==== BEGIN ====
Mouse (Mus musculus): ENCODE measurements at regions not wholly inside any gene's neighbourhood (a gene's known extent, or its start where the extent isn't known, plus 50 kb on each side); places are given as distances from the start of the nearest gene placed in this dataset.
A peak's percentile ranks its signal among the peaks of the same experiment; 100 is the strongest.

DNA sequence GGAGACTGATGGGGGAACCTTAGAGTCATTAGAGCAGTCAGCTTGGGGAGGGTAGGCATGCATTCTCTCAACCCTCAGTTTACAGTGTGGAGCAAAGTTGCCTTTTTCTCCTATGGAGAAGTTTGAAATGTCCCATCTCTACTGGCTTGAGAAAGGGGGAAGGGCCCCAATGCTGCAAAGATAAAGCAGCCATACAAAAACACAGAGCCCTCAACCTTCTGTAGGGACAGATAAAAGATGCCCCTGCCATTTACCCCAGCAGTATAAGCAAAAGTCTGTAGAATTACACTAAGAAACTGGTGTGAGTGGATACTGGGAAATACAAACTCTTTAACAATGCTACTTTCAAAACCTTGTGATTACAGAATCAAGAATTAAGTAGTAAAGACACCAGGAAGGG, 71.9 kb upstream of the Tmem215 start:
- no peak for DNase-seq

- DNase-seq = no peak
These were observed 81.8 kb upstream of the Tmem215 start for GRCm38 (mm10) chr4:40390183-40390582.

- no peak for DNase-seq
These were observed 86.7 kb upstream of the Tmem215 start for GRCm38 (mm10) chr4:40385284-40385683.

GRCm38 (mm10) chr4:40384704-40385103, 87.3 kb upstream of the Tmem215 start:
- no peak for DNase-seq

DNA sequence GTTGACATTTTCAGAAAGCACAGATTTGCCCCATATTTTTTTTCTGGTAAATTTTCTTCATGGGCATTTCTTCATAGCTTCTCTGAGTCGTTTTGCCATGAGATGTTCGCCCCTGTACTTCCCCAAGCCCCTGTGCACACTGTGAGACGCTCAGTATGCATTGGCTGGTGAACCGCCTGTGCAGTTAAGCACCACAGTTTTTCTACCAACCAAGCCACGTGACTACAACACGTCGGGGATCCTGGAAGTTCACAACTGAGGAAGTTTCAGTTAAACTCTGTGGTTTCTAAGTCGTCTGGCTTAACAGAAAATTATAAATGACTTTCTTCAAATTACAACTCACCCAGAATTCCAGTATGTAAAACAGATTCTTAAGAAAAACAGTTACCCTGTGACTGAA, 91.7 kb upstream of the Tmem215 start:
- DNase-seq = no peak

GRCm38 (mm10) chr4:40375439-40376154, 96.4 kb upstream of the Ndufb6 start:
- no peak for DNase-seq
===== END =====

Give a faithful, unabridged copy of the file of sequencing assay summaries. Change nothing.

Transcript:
Mouse (Mus musculus): ENCODE measurements at regions not wholly inside any gene's neighbourhood (a gene's known extent, or its start where the extent isn't known, plus 50 kb on each side); places are given as distances from the start of the nearest gene placed in this dataset.
A peak's percentile ranks its signal among the peaks of the same experiment; 100 is the strongest.

DNA sequence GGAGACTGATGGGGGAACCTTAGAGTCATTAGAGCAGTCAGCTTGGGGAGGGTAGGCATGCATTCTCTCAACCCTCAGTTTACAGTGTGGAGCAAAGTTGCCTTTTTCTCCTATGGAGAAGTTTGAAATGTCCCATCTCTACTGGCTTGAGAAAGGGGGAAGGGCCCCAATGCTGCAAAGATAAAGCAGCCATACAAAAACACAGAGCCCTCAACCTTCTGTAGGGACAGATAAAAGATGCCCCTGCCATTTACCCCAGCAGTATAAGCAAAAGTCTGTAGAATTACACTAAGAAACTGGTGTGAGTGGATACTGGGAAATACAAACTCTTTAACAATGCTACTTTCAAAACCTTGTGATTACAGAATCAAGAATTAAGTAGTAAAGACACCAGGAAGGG, 71.9 kb upstream of the Tmem215 start:
- no peak for DNase-seq

- DNase-seq = no peak
These were observed 81.8 kb upstream of the Tmem215 start for GRCm38 (mm10) chr4:40390183-40390582.

- no peak for DNase-seq
These were observed 86.7 kb upstream of the Tmem215 start for GRCm38 (mm10) chr4:40385284-40385683.

GRCm38 (mm10) chr4:40384704-40385103, 87.3 kb upstream of the Tmem215 start:
- no peak for DNase-seq

DNA sequence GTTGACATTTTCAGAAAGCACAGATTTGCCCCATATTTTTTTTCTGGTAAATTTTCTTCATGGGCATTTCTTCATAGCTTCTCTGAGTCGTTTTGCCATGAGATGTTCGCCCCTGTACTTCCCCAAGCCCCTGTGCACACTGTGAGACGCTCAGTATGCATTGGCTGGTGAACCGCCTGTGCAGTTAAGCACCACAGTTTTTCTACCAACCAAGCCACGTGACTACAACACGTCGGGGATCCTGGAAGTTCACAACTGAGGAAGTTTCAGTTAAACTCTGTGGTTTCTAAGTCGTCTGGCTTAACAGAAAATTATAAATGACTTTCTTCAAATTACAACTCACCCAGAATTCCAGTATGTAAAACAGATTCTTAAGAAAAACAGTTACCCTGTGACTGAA, 91.7 kb upstream of the Tmem215 start:
- DNase-seq = no peak

GRCm38 (mm10) chr4:40375439-40376154, 96.4 kb upstream of the Ndufb6 start:
- no peak for DNase-seq